Here are a few recommendations from Facebook for publishers:

  1. Promote meaningful interactions: “Articles can help to start conversations between people on important issues; video can create tight-knit communities,” Facebook representatives say. Moreover, live videos will generate more interactions than other videos because they are real and can’t be faked.
  2. Focus on your audience: Facebook representatives explain that publishers should “keep posting content that resonates with your audience and be authentic to your brand.”
  3. Do not engage in click-bait: “Share this post if you agree” or “like this post if you want that burger, too” is not allowed. It creates no meaningful interaction. And, it can result in a demotion of your posts and pages.

The value of Facebook groups

Facebook is going back to its roots: It wants to connect people. That’s why groups are becoming more and more important. On the one hand, they have higher engagement rates than pages, and Facebook supports communication among users. On the other hand, there’s a trend to focus on special topics and utilise seperate spaces for conversations on their own — like in forums just a few years ago.

“As everybody is on Facebook now, you may not want to have conversations with everybody,” Cox said, explaining the purpose of groups.

But using Facebook groups does not necessary mean you have success. Groups only work when group leaders are very engaged, Cox said. This requires getting the membership right, moderating the conversations, and similar actions.

For the platform, group leaders are important. As a result, Facebook representatives announced the Facebook Community Leadership Program, which provides tools, training, and support. “Facebook will commit tens of millions of dollars to the programme, including up to US$10 million in grants that will go directly to people creating and leading communities,” according to the company.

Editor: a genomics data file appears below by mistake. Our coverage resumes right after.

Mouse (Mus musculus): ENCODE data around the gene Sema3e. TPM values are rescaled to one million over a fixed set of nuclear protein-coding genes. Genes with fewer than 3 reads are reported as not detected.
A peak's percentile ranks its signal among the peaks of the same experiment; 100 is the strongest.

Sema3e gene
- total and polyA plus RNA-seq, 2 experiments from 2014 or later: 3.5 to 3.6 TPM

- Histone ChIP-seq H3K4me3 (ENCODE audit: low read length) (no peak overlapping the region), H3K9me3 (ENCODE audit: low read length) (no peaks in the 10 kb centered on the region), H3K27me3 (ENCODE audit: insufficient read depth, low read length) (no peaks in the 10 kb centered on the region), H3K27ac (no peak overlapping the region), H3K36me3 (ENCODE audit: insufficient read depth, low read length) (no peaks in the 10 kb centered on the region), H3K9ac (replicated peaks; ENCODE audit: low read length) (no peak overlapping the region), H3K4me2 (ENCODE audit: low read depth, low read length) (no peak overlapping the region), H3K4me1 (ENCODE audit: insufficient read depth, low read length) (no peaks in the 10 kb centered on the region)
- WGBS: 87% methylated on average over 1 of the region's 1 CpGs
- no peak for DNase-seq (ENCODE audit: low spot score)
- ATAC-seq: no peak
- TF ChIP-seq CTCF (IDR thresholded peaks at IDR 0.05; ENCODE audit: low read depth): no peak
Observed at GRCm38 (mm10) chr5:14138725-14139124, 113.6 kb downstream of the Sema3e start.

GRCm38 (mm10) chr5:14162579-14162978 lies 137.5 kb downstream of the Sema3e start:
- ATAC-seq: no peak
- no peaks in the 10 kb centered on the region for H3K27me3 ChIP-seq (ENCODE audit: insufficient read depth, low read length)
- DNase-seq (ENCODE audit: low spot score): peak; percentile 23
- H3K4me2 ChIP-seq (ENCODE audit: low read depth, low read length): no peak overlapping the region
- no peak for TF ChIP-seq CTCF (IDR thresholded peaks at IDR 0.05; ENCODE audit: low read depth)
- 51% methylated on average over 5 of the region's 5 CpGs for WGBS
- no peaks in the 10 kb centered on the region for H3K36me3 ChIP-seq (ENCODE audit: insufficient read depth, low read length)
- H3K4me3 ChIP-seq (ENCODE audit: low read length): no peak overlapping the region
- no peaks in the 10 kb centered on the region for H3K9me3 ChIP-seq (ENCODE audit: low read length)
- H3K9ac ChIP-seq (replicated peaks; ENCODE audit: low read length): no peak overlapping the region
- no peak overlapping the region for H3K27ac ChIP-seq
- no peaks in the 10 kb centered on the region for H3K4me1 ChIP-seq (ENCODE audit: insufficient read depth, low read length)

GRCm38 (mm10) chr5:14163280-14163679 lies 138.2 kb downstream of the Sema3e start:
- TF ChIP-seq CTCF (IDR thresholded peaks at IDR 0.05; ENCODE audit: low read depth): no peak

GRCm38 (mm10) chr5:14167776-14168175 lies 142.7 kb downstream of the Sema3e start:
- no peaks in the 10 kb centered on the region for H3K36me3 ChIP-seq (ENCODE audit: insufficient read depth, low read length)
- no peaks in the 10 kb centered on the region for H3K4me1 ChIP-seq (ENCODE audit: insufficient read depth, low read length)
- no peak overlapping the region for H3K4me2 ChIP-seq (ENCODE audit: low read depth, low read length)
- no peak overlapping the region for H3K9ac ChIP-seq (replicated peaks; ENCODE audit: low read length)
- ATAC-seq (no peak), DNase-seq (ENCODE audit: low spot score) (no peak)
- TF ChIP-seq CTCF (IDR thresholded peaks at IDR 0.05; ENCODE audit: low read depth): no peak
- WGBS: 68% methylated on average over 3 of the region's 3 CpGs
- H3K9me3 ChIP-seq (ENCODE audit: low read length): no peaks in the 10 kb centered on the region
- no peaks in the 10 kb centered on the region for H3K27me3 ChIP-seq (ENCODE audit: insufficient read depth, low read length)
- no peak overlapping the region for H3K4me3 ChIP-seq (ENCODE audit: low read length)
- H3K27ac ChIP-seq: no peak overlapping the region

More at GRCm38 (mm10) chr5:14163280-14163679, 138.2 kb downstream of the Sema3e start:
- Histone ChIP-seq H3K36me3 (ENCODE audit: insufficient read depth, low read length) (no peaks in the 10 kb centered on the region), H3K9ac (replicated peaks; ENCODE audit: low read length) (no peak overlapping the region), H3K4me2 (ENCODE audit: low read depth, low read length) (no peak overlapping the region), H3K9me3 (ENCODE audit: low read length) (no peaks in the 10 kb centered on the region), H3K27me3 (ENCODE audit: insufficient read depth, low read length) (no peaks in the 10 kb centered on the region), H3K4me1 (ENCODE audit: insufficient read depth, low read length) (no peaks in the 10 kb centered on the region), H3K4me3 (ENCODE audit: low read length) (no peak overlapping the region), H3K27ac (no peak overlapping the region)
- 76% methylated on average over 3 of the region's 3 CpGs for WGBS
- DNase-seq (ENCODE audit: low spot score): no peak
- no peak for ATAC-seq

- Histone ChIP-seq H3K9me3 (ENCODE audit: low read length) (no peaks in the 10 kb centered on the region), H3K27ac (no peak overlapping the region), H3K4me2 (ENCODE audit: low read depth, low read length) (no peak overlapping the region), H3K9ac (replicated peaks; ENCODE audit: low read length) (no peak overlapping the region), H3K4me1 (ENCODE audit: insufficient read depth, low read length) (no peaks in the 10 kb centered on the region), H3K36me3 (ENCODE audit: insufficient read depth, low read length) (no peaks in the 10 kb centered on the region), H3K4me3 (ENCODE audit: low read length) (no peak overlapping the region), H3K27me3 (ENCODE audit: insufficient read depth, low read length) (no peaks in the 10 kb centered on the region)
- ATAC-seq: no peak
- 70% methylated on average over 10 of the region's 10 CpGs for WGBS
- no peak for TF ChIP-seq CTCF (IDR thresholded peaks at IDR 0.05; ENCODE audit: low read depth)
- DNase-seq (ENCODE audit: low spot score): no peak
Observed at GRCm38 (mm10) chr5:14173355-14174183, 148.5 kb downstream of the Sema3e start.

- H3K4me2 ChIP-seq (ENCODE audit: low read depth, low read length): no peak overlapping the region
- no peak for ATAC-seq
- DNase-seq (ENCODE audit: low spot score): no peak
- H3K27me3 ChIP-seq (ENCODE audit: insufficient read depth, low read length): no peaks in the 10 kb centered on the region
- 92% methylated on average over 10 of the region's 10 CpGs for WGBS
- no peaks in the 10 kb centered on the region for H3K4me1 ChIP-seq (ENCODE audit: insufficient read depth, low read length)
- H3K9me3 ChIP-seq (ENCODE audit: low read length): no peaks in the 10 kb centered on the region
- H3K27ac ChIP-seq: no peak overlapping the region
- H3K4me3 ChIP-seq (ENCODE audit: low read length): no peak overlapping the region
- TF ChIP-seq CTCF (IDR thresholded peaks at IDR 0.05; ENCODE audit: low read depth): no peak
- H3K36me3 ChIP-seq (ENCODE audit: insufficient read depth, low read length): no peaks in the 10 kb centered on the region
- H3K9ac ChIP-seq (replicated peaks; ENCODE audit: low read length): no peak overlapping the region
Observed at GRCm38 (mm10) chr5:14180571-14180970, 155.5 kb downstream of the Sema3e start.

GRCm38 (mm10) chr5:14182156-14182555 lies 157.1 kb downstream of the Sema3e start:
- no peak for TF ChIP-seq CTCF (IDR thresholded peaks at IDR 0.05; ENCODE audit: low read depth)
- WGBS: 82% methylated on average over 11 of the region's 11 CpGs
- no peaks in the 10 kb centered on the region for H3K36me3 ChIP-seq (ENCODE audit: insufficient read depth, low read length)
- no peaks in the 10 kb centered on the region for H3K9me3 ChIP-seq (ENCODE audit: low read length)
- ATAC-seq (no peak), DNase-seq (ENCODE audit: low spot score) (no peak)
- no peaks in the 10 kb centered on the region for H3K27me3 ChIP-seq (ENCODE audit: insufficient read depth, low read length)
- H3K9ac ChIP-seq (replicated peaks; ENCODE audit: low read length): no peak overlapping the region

Consider this idea: Facebook will empower leaders, offer trainings, learn from group leaders, and build better tools. It wants to understand local nuances and what is working and what is not working.

Mosseri also that there will be more group content on the News Feed because you find meaningful conversations in groups.

Relax and look forward to the change

Meanwhile, many publishers welcome the decision to change the News Feed. Of course, there will be less content from pages in the News Feed, but page content will always be important. “Content that is shared and talked about between friends will grow,” company representatives said. So now we can take a deep breath because we all have that content.

We should stop thinking about organic reach. Instead we should think about new ways for engagement and community building. Let’s focus on our (local) communities and not the fly-bys.

A platform with less fake news, less click-bait, more quality content, and real interactions sounds great. And it’s a great chance to valorise our journalism, isn’t it?

About Jessica Berger